Visually, Spider-Man 2 represents Insomniac at the peak of their powers. While both previous Spider-Man games were stunning themselves, and 2021’s Ratchet & Clank: Rift Apart upped the ante on a technical level, Insomniac’s third Spider-Man title — based on the demo I played — further takes things up a notch. The improved lighting lends almost a life-like warmth to everything in the game. Facial animations and character models are much more naturalistic and emotive. And Spider-Man 2’s New York City is one of the most impressive open-world playgrounds I’ve experienced in a long time. There’s minute and obsessive detail dripping from every grimy street corner and every shiny skyscraper. You can see airplanes and helicopters flying about in the sky, their engines and rotors echoing through the New York skyline. The ambient sounds of traffic, the distant siren of police cars, the noticeable lull of Central Park make the city come alive. What Insomniac has accomplished here is nothing short of immersive virtual tourism.
The demo began with a cutscene — a brooding encounter between Spider-Man (Peter) and Kraven the Hunter, one of the game’s primary antagonists. By this point, Peter has already found his symbiote abilities and is wearing the black symbiote suit. After a bit of fiddling around and playing with the new Web Wings to glide around the city, I proceeded to a main story mission that involved Harry Osbourne, Peter’s best friend. The mission offered the first detailed glimpse of symbiote Spider-Man combat, letting us take on Kraven’s hunters.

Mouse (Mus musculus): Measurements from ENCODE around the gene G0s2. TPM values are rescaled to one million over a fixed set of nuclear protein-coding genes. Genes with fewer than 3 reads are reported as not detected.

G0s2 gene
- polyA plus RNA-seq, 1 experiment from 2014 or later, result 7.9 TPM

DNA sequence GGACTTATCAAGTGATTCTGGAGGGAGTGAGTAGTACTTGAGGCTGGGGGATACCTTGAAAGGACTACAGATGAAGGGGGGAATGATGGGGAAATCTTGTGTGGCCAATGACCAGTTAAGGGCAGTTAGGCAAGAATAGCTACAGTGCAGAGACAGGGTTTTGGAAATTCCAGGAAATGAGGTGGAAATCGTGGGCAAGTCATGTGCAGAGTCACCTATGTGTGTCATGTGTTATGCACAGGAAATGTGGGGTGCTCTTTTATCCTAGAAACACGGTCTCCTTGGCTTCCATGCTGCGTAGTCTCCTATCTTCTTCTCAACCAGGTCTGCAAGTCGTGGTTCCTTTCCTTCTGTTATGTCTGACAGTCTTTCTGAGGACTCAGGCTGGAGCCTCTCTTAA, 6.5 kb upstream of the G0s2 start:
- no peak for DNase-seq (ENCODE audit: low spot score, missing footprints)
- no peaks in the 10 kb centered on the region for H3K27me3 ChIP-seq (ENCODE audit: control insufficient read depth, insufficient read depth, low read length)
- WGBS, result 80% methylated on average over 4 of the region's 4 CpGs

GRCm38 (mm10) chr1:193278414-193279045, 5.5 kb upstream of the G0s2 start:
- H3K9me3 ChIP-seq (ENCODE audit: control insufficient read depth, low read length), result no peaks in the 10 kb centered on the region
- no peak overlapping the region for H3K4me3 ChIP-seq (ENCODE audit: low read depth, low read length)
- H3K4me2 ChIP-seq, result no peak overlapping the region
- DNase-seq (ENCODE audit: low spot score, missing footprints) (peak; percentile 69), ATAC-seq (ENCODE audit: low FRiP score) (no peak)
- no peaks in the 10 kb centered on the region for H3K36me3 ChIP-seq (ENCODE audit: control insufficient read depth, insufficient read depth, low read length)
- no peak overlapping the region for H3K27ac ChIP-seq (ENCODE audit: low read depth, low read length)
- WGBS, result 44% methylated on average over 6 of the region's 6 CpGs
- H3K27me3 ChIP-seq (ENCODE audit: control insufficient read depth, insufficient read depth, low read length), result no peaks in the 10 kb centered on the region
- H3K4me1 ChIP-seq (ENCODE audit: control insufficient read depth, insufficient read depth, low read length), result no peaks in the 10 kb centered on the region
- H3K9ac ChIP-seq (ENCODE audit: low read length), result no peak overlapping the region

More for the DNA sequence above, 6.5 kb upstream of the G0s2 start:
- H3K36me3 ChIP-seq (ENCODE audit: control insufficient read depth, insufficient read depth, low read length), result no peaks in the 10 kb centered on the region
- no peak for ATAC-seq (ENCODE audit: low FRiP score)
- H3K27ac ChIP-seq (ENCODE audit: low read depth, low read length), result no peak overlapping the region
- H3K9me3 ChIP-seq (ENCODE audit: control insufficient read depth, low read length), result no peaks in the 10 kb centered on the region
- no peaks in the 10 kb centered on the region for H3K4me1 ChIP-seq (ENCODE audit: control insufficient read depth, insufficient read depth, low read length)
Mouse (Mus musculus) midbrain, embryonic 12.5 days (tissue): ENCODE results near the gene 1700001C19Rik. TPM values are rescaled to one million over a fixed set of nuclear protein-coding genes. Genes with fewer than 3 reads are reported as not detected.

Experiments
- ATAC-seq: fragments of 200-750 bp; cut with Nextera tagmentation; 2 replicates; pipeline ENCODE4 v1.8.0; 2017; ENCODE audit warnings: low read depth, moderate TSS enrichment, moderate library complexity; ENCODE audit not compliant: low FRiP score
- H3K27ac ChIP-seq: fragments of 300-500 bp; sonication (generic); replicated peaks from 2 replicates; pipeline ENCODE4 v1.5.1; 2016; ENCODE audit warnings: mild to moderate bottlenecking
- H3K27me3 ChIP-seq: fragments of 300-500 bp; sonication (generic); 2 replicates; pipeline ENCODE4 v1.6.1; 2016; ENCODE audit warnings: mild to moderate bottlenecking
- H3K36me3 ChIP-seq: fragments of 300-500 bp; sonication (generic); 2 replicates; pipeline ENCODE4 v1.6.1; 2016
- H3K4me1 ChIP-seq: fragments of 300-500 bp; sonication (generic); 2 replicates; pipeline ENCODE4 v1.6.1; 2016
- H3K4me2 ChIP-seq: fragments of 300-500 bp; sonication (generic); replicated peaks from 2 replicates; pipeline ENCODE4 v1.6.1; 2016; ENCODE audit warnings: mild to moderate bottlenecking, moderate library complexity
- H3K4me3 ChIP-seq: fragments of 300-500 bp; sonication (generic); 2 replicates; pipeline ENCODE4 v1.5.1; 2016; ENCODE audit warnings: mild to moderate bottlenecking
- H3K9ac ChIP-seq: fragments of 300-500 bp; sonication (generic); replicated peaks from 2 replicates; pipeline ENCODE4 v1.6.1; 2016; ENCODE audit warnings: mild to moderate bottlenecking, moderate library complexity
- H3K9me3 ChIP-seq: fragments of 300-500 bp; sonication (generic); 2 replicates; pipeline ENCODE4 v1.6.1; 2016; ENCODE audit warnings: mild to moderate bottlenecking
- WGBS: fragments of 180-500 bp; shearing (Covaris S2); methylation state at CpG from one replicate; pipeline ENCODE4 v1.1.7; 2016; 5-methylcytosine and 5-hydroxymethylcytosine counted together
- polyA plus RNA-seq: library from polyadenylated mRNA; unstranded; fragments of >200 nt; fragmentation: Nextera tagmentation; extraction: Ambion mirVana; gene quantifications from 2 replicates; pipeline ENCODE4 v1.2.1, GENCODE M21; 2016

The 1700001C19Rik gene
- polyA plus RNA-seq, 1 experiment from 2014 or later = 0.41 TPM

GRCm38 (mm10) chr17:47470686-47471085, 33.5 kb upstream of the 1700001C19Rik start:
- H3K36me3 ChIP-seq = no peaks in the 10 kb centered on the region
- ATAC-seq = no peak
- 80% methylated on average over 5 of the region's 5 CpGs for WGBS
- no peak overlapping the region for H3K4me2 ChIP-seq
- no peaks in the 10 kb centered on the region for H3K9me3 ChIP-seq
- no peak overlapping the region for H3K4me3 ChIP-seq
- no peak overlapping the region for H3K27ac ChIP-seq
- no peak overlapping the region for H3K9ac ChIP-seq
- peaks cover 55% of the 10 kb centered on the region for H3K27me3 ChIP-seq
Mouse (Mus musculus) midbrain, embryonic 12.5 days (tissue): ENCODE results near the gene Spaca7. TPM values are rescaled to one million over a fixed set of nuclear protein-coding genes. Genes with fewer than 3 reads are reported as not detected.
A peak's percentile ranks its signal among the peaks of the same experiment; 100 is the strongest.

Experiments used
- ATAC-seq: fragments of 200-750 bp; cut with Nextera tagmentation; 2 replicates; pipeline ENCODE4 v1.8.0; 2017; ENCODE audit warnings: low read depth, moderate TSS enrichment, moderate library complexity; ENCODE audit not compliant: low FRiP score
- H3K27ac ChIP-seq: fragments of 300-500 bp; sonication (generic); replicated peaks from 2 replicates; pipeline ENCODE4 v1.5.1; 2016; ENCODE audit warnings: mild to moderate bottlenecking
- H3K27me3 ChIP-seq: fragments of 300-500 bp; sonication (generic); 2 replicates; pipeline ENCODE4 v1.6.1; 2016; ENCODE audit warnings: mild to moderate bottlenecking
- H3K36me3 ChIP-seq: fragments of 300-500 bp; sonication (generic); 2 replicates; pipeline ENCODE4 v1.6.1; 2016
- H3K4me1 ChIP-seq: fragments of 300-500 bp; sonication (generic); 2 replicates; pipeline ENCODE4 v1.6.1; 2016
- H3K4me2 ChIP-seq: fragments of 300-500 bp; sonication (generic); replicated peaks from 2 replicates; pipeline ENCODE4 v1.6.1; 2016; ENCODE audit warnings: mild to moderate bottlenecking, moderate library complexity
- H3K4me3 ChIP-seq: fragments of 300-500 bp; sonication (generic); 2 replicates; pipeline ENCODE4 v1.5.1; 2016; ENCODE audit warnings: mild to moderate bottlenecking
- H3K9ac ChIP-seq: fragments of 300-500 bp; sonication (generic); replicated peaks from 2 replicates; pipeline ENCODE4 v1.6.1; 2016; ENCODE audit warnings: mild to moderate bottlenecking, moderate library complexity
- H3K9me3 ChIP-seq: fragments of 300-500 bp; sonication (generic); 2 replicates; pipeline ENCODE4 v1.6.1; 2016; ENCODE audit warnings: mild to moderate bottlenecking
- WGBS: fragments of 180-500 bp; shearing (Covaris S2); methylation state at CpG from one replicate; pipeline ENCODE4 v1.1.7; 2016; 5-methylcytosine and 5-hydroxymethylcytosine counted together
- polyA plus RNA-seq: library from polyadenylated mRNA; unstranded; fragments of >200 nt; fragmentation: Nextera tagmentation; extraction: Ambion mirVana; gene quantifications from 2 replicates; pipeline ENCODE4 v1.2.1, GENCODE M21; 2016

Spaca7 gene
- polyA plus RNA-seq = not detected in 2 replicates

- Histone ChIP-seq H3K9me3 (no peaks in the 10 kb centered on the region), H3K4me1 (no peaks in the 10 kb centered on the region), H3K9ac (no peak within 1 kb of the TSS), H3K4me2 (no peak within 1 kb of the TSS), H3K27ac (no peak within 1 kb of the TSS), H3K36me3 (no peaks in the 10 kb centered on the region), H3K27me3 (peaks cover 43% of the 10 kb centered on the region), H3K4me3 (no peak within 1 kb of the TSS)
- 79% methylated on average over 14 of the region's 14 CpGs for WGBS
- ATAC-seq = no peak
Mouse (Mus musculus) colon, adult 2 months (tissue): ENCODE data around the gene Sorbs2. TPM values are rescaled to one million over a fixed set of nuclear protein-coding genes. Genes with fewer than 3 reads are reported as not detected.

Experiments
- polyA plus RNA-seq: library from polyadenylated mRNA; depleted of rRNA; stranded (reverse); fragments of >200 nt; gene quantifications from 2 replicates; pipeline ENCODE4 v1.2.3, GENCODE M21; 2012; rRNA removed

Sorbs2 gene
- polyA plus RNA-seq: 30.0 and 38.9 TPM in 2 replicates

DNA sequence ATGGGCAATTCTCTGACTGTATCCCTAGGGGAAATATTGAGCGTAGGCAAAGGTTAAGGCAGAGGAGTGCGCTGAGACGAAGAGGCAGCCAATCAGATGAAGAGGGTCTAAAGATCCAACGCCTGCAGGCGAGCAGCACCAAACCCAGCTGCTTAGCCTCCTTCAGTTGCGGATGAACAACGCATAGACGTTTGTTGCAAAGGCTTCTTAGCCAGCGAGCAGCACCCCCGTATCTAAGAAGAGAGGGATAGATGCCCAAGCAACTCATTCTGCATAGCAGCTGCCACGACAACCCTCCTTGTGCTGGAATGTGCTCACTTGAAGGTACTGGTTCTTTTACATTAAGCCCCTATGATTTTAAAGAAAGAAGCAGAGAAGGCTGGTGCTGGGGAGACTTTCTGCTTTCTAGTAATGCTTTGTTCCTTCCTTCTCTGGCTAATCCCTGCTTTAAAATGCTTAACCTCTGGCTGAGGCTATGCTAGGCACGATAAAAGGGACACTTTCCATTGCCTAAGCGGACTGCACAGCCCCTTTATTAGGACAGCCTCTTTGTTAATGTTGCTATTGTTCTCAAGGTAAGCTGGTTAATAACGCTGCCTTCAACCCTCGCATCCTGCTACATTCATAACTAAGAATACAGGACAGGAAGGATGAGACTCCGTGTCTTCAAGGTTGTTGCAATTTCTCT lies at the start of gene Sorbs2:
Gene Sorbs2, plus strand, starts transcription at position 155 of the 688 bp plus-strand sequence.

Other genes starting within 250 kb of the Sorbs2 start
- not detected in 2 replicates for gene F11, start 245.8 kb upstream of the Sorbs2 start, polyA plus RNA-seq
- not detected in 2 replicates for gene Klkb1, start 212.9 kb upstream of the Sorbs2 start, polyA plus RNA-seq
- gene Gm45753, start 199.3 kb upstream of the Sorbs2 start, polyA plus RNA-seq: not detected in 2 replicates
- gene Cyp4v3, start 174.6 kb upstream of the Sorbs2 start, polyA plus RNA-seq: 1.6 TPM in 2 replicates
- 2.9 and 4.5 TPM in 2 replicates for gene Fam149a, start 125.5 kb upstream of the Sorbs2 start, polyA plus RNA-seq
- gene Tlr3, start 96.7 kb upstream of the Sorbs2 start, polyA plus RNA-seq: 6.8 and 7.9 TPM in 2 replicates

Symbiote abilities are mapped to a wheel on the bottom-left side of the HUD, accessed by pressing L1 (on the Dualsense controller), while your gadgets are mapped to R1 on the right-sided wheel. The regular fighting controls for combos and moves are borrowed over from the previous Spider-Man games, so it doesn’t take long to get in the groove. The new symbiote abilities work intuitively together with Peter’s regular move-sets, and even when things get chaotic on the screen, you never lose sight of the action. Peter also gets an overpowered mode, called Symbiote Surge, where — with the press of L3 and R3 together — each attack acts like a devastative finisher, taking care of foes in a single hit.
The demo then switched to Miles’ perspective, which begins with a detailed showcase of the new Web Wings during a drone chase sequence. In addition to the web shooters that lets both Spider-Man web-swing across the high-rises of New York, Spider-Man 2 adds glider-like Web Wings to the Spidey suits in the game. This lets you take to the skies and almost fly around like a bird, gliding long distances in quick time. This new mechanic feels familiar — we’ve seen similar iterations of the same in Arkham games, with Batman’s cape acting as a glider, and Far Cry titles, where players can explore the map using a hand glider.